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Student Advocates Sue Education Dept. for Wage Garnishments in Loan Defaults

May 4, 2020 by Tom Ramstack
The campus of Georgetown University. (Photo by Dan McCue)

WASHINGTON – Higher education advocacy groups are suing the U.S. Education Department for continuing to garnish the wages of persons who default on student loan payments during the coronavirus epidemic.

Education Secretary Betsy DeVos announced March 25 her department would suspend the wage garnishments while a big swath of the U.S. economy shut down and unemployment skyrocketed.

The National Student Defense Legal Network, with support from the National Consumer Law Center and the Student Borrower Protection Center, says in a lawsuit filed last week that the garnishments have not stopped.

Their class action lawsuit accuses DeVos and the Education Department of violating the Coronavirus Aid, Relief, and Economic Security Act, also known as the CARES Act.

President Trump signed the CARES Act into law March 27 as a $2 trillion economic stimulus measure to help the nation’s economy withstand devastation from the coronavirus shutdown. It was part of a federal policy that also sought to halt evictions, foreclosures and student debt collections for at least six months.

“Despite the department’s announcement that it had stopped wage garnishments, and despite the department’s notice to student loan borrowers that it had done the same, the department, more than a month into the six-month emergency suspension period, continues to seize wages from distressed federal student loan borrowers,” the lawsuit filed in the U.S. District Court for the District of Columbia says.

In 2018, the Education Department reported that it garnished more than $840 million from borrowers with federal Direct Loans.

The lawsuit uses the example of Elizabeth Barber, a 59-year-old home health aide who earns $12.89 per hour. She owes about $10,000 on student loans after studying psychology at Nazareth College.

Her hours for an assisted home care company in Rochester, N.Y., have been reduced during the pandemic, making it difficult for her to pay routine debts. She is in default on her student loan.

She cares for patients with cerebral palsy who need extensive assistance with personal care.

“As Ms. Barber continues to assist clients in need, the [Education] Department—in violation of the CARES Act—continues to garnish approximately 12% of her paychecks,” the lawsuit says. “Most recently, the Department illegally garnished $70.20 from her April 24, 2020 paycheck.”

She is suing on behalf of about 285,000 student loan borrowers whose wages are being garnished, the lawsuit says.

The Education Department declined to comment on the litigation. However, a statement from the department said it has taken immediate action to notify employers to stop garnishing wages for student loan defaults.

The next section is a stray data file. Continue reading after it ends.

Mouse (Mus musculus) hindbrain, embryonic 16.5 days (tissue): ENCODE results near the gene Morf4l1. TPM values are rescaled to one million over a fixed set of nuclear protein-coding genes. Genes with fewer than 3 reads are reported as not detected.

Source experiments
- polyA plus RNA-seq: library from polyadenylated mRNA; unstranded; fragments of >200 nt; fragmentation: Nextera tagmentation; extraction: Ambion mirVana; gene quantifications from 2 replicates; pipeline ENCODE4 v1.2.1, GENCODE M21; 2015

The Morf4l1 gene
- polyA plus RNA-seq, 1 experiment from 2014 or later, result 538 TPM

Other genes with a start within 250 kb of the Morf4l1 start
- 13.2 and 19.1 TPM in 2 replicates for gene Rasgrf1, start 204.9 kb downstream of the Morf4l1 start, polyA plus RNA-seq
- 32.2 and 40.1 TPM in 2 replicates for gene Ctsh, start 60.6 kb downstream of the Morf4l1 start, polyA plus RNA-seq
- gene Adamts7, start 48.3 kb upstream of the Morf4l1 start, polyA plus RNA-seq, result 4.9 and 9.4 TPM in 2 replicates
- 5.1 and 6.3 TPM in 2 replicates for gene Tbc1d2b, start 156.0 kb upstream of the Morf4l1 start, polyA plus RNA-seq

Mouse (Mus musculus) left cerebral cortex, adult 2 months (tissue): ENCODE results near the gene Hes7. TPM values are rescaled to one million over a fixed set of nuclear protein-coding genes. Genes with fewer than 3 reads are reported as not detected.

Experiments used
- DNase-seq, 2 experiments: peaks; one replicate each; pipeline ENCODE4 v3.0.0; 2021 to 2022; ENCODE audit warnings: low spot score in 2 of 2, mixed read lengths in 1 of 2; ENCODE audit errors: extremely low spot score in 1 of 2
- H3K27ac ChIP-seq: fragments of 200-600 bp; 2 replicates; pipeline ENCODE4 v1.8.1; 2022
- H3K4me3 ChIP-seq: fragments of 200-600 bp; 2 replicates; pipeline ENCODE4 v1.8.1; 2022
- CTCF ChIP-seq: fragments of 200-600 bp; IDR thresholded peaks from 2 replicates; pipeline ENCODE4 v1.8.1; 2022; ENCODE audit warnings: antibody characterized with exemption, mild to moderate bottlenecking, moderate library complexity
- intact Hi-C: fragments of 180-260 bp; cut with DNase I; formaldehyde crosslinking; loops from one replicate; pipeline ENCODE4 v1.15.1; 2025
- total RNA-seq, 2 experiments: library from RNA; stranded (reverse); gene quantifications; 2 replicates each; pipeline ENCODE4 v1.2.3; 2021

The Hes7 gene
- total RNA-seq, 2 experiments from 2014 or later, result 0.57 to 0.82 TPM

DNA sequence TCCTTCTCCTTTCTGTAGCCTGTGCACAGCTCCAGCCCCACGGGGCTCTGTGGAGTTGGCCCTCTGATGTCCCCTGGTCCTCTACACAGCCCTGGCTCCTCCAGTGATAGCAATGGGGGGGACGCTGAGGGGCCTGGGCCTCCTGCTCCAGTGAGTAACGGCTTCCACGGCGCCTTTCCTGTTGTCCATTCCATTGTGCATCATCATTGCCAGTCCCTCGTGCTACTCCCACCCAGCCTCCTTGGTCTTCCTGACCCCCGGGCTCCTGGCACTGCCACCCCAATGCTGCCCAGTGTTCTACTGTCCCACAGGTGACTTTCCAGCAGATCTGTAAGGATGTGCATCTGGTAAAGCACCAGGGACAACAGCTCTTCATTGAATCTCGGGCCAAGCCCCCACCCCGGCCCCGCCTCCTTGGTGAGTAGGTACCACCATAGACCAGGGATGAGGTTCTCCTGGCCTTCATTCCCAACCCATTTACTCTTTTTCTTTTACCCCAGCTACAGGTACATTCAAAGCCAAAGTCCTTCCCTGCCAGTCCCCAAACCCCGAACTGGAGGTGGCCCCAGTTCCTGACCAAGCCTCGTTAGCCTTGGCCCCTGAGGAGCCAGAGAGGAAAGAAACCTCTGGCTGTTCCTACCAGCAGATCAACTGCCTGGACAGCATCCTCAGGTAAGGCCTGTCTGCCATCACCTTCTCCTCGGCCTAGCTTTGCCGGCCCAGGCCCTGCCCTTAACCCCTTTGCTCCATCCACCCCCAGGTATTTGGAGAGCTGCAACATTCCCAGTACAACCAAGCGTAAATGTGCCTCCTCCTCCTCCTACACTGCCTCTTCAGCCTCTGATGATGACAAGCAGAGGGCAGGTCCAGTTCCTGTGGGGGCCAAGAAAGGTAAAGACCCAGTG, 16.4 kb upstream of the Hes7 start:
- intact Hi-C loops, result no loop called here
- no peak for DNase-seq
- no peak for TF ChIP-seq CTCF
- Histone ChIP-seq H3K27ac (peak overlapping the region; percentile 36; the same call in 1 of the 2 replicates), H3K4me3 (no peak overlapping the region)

“The department’s default loan servicer called employers by phone, sent emails when possible, and mailed letters to employers who could not be reached any other way,” the statement says. “Payments we receive via garnished wages will be immediately processed for refund, and the employer will be contacted again to ensure the guidance to stop garnishing wages is understood. The department relies on employers to stop garnishing wages, but is taking every measure to contact employers and refund garnished wages to borrowers until Sept. 30, 2020.”

The consumer advocacy groups that are suing say the Education Department’s response is inadequate.

The department’s pledge to refund garnished wages is likely to take months at a time some borrowers are becoming desperate because of high unemployment.

One of them is the lead plaintiff in the class action lawsuit, the consumer advocates say.

“Ms. Barber is struggling to make ends meet, so every dollar counts as she tries to meet her immediate needs,” the lawsuit says.

“Ms. Barber often has to leave bills unpaid in order to cover her basic needs. She has no money in her checking or savings accounts, is in arrears on various local taxes, and is subject to a lien on her home,” the lawsuit says. “She is also past due on both her water and electric bills, which she cannot afford to pay in full each month. As her past due amounts continue to grow, the decrease in hours due to COVID-19 has magnified Ms. Barber’s financial struggles.”

The plaintiffs ask the federal court to invoke authority under the Administrative Procedures Act to “hold unlawful and set aside agency action . . . found to be . . . arbitrary, capricious, an abuse of discretion, or otherwise not in accordance with law.”

In other words, they want the wage garnishments stopped.The case is Barber v. DeVos, U.S. Dist.Ct. – D.C. Case No. 20-cv-1137, filed April 30, 2020.

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